Wertheimer’s photographs grant a level of intimacy that seems incredible in retrospect. “He permitted closeness, and without that I wouldn’t have gotten my intimate photographs,” said Wertheimer in a 2010 interview. “With Elvis, you could get within three feet.”
Among the more intimate photos are those detailing Elvis’ “date of the day” on June 30. The unnamed woman gets lunch with Elvis and kisses him backstage before his show at the Mosque in Richmond, Virginia. Through today’s modern lens, there’s nothing inherently scandalous about them, but considering Elvis’ condemnation for moving his hips too much, these photos were pretty risque for the time.
More than that, though, the photos are remarkable for how close Wertheimer was allowed to get to Elvis, not only with a date but backstage before a show. In a way, this part of the series serves as a bit of foreshadowing for what Elvis’ life was going to become—cameras constantly around, life well documented, as his star rose.
In a technical sense, Wertheimer excels because of how well-composed his portraits are. Black and white photography offers a natural contrast, but the tonality here is exceptionally rich.
Each photo hits the mark, but one standout is “Starburst,” which, as Wertheimer notes in his documentation, is one of his favorites. It shows Elvis on stage in front of a swarm of people with one bright flash of light in the back. Photographing concerts is difficult, even today and even more so in the 1950s, and he was concerned that the flashbulbs going off in the audience would affect his shots.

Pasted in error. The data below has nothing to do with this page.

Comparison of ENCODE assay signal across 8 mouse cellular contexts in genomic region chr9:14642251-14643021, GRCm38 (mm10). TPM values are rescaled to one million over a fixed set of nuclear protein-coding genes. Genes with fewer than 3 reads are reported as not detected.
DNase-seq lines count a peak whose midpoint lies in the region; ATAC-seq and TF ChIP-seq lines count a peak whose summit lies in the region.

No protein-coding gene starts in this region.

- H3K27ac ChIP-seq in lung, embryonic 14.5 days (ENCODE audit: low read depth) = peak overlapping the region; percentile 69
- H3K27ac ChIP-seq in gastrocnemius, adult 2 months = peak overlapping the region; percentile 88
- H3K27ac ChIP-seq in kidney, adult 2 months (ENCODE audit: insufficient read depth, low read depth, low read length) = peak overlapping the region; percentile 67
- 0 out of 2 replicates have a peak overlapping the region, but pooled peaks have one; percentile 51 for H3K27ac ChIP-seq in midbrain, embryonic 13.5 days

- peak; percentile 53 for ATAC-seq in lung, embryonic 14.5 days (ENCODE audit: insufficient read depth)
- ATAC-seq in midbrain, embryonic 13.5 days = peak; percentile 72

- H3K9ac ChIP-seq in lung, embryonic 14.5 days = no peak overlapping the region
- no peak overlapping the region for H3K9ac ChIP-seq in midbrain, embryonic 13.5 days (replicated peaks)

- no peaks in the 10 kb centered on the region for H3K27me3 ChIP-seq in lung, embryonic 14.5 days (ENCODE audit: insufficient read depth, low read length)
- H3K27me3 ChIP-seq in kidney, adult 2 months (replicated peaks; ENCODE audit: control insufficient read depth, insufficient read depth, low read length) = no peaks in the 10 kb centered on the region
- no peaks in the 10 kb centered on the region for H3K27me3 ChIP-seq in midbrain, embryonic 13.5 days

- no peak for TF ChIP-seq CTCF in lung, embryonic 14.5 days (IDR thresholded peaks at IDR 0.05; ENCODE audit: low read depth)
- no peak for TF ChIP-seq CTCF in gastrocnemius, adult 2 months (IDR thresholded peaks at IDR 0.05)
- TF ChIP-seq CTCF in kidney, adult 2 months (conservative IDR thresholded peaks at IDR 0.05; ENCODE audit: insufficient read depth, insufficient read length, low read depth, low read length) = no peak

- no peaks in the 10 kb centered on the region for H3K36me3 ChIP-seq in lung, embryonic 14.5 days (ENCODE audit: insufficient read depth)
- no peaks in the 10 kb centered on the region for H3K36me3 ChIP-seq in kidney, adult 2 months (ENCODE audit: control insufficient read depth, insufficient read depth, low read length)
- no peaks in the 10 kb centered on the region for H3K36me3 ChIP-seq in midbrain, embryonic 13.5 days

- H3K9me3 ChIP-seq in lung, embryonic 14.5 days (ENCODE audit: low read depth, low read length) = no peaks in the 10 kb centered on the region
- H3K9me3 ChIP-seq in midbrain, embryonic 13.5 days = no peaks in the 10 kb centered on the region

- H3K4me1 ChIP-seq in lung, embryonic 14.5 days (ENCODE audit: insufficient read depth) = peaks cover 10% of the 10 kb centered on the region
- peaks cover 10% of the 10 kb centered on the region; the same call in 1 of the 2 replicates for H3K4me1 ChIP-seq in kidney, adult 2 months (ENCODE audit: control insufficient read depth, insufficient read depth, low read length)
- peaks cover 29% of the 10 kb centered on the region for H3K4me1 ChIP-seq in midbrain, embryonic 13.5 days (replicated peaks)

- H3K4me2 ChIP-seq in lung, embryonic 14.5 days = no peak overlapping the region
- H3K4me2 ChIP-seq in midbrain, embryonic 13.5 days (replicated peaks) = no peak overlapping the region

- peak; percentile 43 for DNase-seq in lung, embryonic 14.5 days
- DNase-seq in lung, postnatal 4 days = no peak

“When I developed the film, I discovered a shot of Elvis with a magnificent spray of light in front of him,” writes Wertheimer in his caption. “That random flash was in perfect sync with my shutter opening. When I saw that photograph, it represented me for this entire experience and was better than anything I had done previously or would do later.”
It seems lofty to assign that much praise, but “Starburst” truly seems representative of the experience as a whole, aside from the technical excellence of the photo. No matter what mundane tasks compose Elvis’ day, from opening fan mail to riding on trains to entertaining a date, at the end of the day, this is where he was meant to be: performing on stage. This photo, as the final image in the collection, marks an important transition from Mississippi boy to Hollywood star, his most famous days still ahead of him.
As Wertheimer’s niece Pam astutely put it, “He got there right when he was still a human being.” In that way, “Starburst” documents the beginning of the end of Elvis’ humanity.
With that as a frame of reference, the rest of the exhibit becomes achingly nostalgic, just what I felt as I researched Memphis for my mom. But all the sad moments give way to a feeling of joy and pride to have known Elvis in this way.
Elvis at 21 opens at Telfair Museums’ Jepson Center for the Arts with a lecture (6pm) and sock hop (7 – 9pm) on Thursday, April 21. The exhibition remains open until October 2, 2016.